Much of the original Roman Baths were lost over time
. It appears that they were abandoned after the collapse of the Roman Empire and silt build-up caused the disappearance of much of the baths. The Great Bath, the biggest hot spring created, remains. Much of the original site and temple are located below street level and were only recently uncovered. The entire bath complex was quite large. It contained numerous baths of varying temperatures and was a major area of social gathering for the Romans (who less than agreed with England's wet and cold weather). The Roman Baths today have been extensively excavated and the museum does an excellent job showing visitors where the former temple stood. Some of the remains, other than the Great Bath, are the old floors of the rooms in the temple, as well as the original walkway and stairs leading up to the temple. The original floors in the temple have collapsed because they were set up so that underneath the floors the warm waters from the hot spring would run, thus warming the temple.
Interesting, in the excavation of the Baths, the archeologists found numerous lead tablets or coins in the baths. These tablets were inscribed with curses that the writer felt should be bestowed upon someone who had wronged them. Most of these tablets refer to thefts and describe what type of harm should come upon the thief. Times haven’t changed much, have they?
Bath is more than just the Roman Baths though. From the Roman Baths, the city enlarged in the 1700s in an impressive surge of Georgian architecture. Along with Bath Abbey and the Roman Baths, it is this extensive use and preservation of the Georgian style of architecture that established the City of Bath as a World Heritage Site. Though the city did receive a bit of damage in the Blitz during WWII, the structures have persisted
. The Royal Crescent and the Circus are two of the masterpiece examples of the architecture in the city. The homes in the Royal Crescent will set you back around £450,000 ($733,000). Across from the Bath Abbey lies the Pulteny Bridge. Built in 1773, the bridge crosses the River Avon (Avon meaning “river” in Welsh, thus making the name of the river a bit redundant). Today, the bridge is closed to vehicular traffic and contains numerous little shops.
I also stepped into Bath Abbey. The current building was completed in the 17th century. Several small churches stood on the grounds before the current one though. Today, a choir and orchestra were performing several songs and were quite a good group. People are buried in every corner of the abbey from the floors to the walls (including the US Senator William Bingham, who died in Bath). The front of the abbey has an interesting story. The design on the front of the building was inspired by a dream of Bishop Oliver King in which he saw angels climbing up and down ladders to heaven. This led him to demolish the previous cathedral and replace it with the current one he envisioned.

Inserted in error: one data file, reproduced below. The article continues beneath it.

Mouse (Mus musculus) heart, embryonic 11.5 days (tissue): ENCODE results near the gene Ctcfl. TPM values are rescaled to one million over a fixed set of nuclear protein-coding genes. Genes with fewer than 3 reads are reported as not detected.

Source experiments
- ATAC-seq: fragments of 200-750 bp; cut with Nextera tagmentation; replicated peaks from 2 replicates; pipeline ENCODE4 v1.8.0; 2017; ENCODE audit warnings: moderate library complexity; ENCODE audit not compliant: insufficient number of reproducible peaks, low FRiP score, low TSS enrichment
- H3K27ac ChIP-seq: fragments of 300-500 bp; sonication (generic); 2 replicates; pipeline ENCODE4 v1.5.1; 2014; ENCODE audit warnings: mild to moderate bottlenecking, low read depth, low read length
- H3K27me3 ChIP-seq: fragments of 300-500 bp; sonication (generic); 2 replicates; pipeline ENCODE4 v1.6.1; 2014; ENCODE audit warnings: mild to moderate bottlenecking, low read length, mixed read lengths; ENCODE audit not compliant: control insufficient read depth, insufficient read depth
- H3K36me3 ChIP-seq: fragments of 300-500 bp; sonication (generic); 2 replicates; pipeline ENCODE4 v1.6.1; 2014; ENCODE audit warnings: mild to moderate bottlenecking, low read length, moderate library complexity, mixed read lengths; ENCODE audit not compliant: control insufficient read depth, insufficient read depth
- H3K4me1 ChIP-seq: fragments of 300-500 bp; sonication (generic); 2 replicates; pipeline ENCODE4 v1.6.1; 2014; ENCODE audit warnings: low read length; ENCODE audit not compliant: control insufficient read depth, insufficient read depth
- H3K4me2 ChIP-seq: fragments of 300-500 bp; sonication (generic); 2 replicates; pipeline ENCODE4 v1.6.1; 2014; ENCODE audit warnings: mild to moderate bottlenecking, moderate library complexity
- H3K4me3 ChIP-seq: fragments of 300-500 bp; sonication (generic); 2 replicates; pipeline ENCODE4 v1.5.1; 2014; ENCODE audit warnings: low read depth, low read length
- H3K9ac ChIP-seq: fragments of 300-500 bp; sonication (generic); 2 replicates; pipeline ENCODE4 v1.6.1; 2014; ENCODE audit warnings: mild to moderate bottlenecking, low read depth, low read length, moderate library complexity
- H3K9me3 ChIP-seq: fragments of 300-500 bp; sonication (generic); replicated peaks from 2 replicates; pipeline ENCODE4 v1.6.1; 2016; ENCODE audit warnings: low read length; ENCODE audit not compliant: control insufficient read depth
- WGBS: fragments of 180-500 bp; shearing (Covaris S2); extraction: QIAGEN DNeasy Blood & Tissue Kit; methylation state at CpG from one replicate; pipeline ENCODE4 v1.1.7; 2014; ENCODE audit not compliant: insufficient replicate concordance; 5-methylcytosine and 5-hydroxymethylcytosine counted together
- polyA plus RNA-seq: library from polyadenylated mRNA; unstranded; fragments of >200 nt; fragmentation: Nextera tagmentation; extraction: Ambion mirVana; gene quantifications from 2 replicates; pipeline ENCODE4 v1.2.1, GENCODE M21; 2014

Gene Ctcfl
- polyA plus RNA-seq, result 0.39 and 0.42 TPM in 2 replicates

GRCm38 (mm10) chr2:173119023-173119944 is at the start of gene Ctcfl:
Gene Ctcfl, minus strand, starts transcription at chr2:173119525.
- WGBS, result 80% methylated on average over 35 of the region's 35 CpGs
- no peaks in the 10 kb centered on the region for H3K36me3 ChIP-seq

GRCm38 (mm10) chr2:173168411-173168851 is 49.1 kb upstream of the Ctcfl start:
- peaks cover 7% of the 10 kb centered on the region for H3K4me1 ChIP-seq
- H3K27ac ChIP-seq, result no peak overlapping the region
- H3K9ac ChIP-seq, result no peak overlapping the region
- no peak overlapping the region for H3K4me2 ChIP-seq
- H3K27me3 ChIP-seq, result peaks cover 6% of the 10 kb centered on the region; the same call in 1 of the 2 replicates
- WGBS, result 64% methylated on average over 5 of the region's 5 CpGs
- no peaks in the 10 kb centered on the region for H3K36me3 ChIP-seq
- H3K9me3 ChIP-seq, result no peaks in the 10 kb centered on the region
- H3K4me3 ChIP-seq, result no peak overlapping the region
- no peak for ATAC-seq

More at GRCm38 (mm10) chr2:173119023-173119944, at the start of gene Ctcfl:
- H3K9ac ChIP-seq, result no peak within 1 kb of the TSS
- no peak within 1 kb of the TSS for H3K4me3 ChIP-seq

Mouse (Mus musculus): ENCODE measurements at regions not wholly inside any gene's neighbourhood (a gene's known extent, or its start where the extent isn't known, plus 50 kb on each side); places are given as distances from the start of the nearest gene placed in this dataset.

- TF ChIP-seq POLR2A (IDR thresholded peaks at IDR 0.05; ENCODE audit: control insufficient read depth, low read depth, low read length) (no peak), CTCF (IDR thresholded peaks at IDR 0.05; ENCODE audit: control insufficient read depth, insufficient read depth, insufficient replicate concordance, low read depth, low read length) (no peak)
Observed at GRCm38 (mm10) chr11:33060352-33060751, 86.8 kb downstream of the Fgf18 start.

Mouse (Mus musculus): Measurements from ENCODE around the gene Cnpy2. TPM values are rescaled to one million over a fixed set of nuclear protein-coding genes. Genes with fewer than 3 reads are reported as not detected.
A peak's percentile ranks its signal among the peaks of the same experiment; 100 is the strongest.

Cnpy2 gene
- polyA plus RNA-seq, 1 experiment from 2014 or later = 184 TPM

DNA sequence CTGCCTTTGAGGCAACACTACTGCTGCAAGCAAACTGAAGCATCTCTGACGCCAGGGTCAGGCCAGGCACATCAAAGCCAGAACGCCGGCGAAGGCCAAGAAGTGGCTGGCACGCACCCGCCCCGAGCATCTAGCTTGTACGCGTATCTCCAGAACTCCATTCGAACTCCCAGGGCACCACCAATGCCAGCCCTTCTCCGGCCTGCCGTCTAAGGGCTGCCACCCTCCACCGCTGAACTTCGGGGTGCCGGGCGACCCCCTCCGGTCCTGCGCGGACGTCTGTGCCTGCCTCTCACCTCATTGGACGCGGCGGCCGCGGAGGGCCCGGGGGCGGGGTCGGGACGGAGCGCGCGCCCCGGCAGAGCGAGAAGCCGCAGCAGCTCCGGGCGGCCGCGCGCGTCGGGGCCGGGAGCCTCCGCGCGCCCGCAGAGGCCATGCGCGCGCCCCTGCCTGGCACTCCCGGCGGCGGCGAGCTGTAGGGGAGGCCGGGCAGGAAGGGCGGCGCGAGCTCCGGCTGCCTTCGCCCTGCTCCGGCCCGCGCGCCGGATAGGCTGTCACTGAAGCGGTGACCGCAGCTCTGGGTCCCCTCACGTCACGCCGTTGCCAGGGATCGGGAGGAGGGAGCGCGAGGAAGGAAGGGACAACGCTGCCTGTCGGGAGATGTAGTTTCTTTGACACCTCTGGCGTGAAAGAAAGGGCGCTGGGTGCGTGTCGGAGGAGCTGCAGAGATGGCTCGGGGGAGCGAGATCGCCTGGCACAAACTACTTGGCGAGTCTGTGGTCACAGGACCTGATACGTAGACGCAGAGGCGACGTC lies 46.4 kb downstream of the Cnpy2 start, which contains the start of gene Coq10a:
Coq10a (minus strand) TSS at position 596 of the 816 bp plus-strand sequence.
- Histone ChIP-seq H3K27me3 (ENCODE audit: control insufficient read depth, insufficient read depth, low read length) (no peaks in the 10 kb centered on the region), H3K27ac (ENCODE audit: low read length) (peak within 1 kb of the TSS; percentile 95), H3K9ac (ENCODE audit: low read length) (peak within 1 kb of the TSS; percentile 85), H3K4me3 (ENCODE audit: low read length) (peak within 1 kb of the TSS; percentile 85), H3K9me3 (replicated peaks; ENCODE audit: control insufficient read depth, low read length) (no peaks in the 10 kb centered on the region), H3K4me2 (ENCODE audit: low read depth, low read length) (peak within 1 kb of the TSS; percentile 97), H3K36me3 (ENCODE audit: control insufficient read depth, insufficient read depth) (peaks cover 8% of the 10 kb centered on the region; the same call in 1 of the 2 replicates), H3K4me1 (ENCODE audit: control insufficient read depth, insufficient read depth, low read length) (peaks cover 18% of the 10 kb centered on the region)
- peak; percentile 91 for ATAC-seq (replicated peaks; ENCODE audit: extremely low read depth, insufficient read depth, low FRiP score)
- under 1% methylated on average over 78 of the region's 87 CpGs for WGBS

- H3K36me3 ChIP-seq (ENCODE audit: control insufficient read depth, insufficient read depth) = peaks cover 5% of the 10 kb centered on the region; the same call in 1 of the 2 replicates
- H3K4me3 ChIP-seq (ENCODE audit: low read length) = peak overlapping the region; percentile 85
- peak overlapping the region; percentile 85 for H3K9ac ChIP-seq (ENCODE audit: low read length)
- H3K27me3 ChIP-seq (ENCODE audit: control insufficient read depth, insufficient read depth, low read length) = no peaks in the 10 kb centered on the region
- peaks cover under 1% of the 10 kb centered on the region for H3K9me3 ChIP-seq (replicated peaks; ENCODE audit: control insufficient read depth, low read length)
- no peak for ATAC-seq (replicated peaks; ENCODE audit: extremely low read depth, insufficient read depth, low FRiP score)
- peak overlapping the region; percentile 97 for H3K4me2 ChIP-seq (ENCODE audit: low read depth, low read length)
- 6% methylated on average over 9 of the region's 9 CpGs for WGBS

Though Bath is “bathed” in the same golden Bath Stone used to create its gorgeous Georgian buildings, it may be homogeny run amuck. From the top of the mountains, it looks beautiful, and it still does at ground level; however, it does get a bit dreary after awhile seeing all the exact same buildings over and over and over again. That being said, Bath was still a very charming city.
Nestled in a valley lies the ancient city of Bath. Bath is one of the few cities in England to have been granted city status "time immemorial" which means that for as long as the records have gone back, Bath was always a city. Bath, being named Bath, has long since been famous for having the only natural hot spring in all of England. The Romans enshrined the hot springs, building a temple between 60-70 AD over the springs dedicated to Sulis Minerva. The Romans merged their goddess Minerva with the Celtic goddess Sulis to essentially create Sulis Minerva (who is basically just Minerva). Whatever her name is, she is the goddess of wisdom. The Romans named the city Aquae Sulis (“the waters of Sulis”). Because of the famed Roman Baths in Aquae Sulis, the city eventually became more simply known as Bath. Today, Bath has a population just under 90,000.